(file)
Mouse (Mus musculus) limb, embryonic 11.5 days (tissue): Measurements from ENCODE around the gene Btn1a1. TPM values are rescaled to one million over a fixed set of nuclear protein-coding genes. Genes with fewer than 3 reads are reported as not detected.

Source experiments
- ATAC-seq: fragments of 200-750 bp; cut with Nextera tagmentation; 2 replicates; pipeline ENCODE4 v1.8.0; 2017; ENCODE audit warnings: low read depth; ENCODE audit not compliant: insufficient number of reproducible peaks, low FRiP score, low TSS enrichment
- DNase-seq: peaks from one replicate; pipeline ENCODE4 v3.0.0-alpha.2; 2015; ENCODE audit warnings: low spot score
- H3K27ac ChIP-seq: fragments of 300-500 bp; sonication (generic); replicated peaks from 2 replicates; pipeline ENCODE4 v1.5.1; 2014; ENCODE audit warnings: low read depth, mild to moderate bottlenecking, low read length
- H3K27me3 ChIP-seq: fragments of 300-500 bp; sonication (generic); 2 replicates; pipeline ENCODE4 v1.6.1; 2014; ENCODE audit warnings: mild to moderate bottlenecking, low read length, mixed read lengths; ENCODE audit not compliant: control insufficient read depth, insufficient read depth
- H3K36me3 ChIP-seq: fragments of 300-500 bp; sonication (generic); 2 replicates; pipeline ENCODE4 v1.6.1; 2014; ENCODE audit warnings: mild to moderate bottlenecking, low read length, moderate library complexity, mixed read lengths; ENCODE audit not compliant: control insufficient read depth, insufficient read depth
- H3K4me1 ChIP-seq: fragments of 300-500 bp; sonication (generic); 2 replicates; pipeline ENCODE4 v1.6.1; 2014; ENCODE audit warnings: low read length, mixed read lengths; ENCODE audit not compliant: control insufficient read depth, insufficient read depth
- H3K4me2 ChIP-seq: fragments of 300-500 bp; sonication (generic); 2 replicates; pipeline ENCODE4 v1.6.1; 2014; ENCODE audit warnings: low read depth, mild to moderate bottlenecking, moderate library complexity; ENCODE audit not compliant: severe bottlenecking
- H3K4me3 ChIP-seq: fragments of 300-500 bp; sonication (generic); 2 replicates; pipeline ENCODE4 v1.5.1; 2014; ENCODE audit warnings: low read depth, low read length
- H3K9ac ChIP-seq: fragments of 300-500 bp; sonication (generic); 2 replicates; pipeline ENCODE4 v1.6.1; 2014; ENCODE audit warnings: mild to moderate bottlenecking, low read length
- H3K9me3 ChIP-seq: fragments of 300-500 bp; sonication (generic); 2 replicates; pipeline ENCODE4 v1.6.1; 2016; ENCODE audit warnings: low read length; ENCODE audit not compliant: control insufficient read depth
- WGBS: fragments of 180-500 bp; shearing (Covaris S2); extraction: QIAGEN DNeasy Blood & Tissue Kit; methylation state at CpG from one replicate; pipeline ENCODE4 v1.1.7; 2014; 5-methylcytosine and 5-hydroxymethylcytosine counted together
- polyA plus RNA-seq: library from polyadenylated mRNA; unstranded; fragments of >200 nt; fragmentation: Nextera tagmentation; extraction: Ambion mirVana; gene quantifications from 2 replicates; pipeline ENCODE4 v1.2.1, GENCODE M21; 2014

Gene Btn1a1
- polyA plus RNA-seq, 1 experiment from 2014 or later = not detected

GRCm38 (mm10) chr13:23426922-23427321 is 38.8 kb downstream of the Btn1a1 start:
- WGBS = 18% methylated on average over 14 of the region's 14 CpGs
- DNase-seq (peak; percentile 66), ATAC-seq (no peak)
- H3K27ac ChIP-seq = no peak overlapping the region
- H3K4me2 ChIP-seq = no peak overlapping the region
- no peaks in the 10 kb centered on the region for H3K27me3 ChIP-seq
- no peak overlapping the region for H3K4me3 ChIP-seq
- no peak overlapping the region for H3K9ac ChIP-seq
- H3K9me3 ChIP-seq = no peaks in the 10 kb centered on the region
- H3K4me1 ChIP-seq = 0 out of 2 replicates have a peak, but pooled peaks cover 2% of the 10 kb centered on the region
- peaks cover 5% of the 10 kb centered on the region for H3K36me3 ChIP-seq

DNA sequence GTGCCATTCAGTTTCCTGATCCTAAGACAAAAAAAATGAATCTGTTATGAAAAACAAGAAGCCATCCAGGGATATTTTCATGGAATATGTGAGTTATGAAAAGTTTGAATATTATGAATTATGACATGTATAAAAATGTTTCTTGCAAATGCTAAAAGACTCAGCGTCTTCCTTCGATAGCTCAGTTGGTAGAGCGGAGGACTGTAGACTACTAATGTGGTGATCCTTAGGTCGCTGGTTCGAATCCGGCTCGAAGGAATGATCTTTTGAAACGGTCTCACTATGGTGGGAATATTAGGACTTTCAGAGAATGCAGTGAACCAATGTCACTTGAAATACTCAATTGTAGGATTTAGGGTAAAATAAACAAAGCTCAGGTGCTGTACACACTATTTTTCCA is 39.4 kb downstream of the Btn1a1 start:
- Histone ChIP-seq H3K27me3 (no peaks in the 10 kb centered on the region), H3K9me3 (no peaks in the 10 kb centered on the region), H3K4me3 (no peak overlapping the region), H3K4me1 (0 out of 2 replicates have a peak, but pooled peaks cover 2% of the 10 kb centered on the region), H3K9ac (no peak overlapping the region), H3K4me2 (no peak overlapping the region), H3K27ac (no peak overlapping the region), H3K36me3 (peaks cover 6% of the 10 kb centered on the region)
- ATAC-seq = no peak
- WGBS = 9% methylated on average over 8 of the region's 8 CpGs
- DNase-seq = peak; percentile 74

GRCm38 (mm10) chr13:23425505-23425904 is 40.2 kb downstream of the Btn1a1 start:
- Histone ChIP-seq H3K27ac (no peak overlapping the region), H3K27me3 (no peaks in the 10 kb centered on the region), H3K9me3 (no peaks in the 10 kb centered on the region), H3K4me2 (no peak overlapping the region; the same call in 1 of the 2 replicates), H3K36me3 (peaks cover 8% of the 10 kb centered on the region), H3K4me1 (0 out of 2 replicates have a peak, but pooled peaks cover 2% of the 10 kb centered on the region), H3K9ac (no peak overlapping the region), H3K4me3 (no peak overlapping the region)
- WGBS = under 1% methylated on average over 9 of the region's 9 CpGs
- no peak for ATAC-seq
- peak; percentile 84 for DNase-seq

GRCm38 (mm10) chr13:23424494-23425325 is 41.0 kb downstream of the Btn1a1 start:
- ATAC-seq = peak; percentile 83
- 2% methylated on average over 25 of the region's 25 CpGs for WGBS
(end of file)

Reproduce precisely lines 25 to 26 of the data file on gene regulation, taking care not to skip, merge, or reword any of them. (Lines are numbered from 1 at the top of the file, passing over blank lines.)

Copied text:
- H3K9me3 ChIP-seq = no peaks in the 10 kb centered on the region
- H3K4me1 ChIP-seq = 0 out of 2 replicates have a peak, but pooled peaks cover 2% of the 10 kb centered on the region